Few teams entered the 2016 NFL season with lower expectations than the Philadelphia Eagles and Chicago Bears. Most experts picked them to finish either third or fourth in their respective divisions, and oddsmakers give them virtually no chance to compete for a Super Bowl.

But the season is still young, and both teams can change the national perception by getting off to a fast start. Only one, however, can get a win in Week 2 when they meet on “Monday Night Football” in Chicago.

The Bears are already behind the eight ball, having suffered a season-opening loss to the Houston Texans. Chicago put themselves in position to pull off the upset by taking a lead into the fourth quarter, but they crumbled down the stretch and were defeated by nine points.

Philadelphia was actually one of the biggest winners in Week 1. They defeated the Cleveland Browns 29-10, coming away with the largest margin of victory of any team that played on the first Sunday of the season. More importantly, the Eagles’ first-round draft pick played as well as the team could’ve hoped.

Carson Wentz showed why Philadelphia chose him with the No.2 overall selection, at least for one game, throwing for 278 yards, two touchdowns and no interceptions. He was one of 12 quarterbacks to post a passer rating of 100.0 or better in the opening week, looking nothing like a player making his NFL debut. Wentz barely even saw any action in the preseason, playing in just one exhibition game.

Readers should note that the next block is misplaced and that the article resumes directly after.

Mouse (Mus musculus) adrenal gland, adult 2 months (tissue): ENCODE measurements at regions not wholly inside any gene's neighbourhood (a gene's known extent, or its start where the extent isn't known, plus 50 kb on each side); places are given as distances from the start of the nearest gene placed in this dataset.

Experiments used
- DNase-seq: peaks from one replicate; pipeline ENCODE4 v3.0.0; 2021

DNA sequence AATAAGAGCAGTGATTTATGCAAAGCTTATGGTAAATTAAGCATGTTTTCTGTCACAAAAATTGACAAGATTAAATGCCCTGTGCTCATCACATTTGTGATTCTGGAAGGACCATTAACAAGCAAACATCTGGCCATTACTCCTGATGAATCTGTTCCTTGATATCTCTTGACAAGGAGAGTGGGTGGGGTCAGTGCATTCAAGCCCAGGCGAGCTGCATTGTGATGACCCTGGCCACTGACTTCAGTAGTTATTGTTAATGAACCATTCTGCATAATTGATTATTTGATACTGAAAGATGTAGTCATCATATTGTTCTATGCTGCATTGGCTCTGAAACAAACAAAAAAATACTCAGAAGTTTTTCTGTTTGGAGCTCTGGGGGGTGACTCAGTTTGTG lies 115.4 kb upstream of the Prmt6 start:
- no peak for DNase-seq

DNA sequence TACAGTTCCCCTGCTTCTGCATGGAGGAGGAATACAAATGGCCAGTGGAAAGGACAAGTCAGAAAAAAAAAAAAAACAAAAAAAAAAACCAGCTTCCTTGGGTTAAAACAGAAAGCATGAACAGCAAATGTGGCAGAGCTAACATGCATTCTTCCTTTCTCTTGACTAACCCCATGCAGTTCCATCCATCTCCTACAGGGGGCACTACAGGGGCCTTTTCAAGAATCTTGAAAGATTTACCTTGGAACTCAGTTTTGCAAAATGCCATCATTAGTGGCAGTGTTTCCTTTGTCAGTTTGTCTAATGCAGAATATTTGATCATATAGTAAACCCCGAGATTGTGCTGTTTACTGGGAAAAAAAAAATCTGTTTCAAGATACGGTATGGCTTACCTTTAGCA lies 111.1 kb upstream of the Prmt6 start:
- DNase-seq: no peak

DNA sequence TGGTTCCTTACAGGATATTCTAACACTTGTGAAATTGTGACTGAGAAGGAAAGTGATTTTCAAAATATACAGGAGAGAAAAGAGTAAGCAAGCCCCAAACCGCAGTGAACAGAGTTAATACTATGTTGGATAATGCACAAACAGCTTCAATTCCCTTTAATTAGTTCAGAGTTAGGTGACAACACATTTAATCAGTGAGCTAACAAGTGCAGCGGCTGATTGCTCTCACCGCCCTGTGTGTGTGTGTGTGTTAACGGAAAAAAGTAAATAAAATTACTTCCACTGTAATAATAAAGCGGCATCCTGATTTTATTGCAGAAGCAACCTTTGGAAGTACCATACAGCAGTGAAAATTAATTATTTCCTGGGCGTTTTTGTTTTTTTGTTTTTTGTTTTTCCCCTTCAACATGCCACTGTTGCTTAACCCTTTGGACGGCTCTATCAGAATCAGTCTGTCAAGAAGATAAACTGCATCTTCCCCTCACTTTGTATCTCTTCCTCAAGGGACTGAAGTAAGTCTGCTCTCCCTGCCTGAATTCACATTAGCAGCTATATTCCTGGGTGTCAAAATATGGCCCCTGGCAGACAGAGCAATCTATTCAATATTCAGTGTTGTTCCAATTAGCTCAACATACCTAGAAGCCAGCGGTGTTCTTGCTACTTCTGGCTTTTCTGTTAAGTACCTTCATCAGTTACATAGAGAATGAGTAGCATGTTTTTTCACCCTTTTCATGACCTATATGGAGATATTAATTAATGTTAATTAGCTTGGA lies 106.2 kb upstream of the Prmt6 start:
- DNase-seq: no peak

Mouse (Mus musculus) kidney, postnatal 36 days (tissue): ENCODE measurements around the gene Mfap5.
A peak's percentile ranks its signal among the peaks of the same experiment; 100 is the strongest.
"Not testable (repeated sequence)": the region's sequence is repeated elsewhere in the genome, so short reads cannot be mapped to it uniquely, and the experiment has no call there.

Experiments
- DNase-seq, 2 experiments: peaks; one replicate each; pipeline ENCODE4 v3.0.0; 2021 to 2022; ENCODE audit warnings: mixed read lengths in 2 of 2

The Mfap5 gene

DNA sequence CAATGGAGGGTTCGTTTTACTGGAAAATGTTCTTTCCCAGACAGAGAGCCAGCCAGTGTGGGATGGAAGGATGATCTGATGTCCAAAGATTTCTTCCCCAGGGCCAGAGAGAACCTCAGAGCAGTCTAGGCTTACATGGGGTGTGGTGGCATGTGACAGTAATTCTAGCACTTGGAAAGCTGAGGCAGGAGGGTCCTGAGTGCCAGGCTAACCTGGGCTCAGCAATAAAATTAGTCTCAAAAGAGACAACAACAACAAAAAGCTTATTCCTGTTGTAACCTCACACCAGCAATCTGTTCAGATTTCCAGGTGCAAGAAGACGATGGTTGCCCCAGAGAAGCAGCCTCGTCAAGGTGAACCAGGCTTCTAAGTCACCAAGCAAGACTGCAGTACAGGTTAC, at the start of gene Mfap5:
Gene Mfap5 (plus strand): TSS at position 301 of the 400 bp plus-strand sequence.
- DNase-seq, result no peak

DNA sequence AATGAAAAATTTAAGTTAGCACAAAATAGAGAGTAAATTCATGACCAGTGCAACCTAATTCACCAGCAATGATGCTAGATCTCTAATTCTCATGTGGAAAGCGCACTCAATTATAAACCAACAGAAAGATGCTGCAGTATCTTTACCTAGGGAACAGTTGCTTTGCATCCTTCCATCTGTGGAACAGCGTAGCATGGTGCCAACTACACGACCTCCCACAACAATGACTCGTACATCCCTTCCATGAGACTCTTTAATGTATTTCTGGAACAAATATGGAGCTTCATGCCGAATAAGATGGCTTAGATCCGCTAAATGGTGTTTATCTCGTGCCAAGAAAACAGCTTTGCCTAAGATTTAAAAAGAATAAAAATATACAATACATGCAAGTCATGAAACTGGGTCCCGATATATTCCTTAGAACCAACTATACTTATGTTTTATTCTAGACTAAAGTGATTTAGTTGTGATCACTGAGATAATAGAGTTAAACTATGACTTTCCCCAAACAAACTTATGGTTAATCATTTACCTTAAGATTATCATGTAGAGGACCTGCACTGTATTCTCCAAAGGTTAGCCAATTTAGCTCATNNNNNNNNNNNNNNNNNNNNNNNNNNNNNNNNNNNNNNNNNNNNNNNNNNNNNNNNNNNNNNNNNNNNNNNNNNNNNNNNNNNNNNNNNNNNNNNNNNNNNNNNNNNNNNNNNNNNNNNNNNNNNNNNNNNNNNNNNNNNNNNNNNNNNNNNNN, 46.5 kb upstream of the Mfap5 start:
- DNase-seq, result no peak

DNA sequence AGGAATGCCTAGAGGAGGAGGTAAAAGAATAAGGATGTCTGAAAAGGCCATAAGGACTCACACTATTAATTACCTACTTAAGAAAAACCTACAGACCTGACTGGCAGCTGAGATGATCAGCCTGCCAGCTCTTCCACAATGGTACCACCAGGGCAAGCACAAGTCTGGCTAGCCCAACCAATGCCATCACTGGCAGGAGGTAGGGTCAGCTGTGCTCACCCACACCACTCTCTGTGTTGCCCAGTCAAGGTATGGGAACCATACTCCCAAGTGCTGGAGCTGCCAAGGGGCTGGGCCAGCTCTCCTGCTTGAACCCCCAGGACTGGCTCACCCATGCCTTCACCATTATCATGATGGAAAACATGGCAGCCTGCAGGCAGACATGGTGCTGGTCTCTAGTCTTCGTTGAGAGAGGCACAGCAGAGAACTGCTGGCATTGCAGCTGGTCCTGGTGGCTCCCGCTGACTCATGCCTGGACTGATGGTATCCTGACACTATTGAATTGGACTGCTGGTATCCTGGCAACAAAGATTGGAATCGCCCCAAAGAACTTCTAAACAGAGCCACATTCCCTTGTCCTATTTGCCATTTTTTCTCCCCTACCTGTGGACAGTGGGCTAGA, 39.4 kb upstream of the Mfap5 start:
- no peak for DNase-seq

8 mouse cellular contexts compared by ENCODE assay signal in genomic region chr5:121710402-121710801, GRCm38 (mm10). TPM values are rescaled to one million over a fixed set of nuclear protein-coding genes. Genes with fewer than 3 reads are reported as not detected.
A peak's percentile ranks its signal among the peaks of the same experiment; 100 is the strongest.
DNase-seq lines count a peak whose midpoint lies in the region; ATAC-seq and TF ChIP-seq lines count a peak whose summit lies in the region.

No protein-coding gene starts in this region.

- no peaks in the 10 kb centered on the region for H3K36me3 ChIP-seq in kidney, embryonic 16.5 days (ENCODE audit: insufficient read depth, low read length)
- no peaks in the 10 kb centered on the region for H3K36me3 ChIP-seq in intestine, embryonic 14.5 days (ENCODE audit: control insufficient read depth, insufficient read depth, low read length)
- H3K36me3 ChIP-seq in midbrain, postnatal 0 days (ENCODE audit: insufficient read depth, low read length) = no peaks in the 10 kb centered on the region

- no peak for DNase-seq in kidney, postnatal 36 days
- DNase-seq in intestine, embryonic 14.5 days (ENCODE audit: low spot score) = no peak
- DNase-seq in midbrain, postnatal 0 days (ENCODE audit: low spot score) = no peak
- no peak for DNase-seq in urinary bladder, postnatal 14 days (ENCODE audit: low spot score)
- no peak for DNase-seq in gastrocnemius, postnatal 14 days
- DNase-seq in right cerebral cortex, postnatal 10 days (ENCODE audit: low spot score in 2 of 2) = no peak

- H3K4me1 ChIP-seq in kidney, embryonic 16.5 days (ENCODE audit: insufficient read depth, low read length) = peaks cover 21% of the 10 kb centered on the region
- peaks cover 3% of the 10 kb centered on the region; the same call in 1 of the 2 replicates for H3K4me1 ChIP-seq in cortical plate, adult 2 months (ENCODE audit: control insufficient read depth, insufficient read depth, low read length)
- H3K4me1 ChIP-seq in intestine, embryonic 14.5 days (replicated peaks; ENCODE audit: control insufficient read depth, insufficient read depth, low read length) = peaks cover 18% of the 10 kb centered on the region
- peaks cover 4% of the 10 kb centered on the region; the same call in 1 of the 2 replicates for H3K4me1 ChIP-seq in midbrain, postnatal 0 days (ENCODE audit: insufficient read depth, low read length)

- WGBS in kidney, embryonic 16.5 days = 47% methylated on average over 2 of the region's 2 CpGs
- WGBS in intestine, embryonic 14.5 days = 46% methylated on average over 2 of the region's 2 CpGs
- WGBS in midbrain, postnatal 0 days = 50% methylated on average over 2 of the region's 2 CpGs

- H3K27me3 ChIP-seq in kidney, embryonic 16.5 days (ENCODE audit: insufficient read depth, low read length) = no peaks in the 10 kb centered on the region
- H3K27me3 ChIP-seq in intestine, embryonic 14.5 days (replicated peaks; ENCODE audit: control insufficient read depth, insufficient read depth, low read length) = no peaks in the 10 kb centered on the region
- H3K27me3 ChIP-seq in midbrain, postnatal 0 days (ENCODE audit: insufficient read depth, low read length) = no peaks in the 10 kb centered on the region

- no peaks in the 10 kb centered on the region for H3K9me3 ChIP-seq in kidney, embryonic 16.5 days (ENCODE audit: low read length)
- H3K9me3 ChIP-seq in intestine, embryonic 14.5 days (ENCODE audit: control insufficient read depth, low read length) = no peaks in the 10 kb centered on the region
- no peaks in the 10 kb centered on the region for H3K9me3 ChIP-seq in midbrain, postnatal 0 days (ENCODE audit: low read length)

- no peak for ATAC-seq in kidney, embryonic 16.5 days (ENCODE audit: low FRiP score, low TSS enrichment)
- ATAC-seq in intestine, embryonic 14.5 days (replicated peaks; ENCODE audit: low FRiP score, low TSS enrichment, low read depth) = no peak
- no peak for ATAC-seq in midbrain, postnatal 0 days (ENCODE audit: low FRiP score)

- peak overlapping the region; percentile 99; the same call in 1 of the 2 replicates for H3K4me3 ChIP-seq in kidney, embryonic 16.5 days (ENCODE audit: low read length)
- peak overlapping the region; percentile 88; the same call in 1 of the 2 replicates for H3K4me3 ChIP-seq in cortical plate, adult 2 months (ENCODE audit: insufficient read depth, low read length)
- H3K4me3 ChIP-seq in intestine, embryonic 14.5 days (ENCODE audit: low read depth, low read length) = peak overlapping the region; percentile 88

“It's not surprising,” first-year Eagles head coach Doug Pederson told the media after the Week 1 victory. “I've been around him for so long now. This is who he is. This is his DNA. He's mature like a five, or six-year veteran. The way he handles himself, his maturity level, it's off the charts.”

The question remains whether or not Wentz can duplicate his performance for a second week in a row. Wentz could not have made his debut in a more ideal situation, playing at home against maybe the worst team in the league. Monday marks his first time heading on the road, and he’ll be doing so in front of a national audience.

Chicago might not present Wentz with one of his biggest challenges this season. The Bears allowed Brock Osweiler to have his moments in Week 1, though they did finish 2015 ranked fourth against the pass.

The Bears’ biggest struggles come on the offensive end. They’ve had trouble getting into the end zone since the first preseason game when they were shut out and totaled just 130 yards of offense. Chicago took a 14-10 lead into halftime in Week 1, but they failed to put up any points in the second half. Jay Cutler completed just 16 of 29 passes while throwing a crucial interception.

The Eagles’ defense allowed just 10 points in Week 1, but not much can be read into their performance against Robert Griffin III and an offense that’s lacking in playmakers. Cutler should be able to connect with Alshon Jeffery for a few big plays against a unit that ranked 28th against the pass last year. Running back Jeremy Langford should be in for a bounce-back performance, considering the Eagles allowed more rushing yards than any team in 2015.

Chicago was awful at home a year ago, going 1-7, but they are three-point favorites because the game is at Soldier Field, via OddsShark. Expected to be one of the lowest-scoring games on the schedule with an over/under of 42.5, Monday night's contest could prove to be a reminder that Wentz is still a rookie starting for a team that needs a lot of improvement.

Prediction: Chicago over Philadelphia, 23-17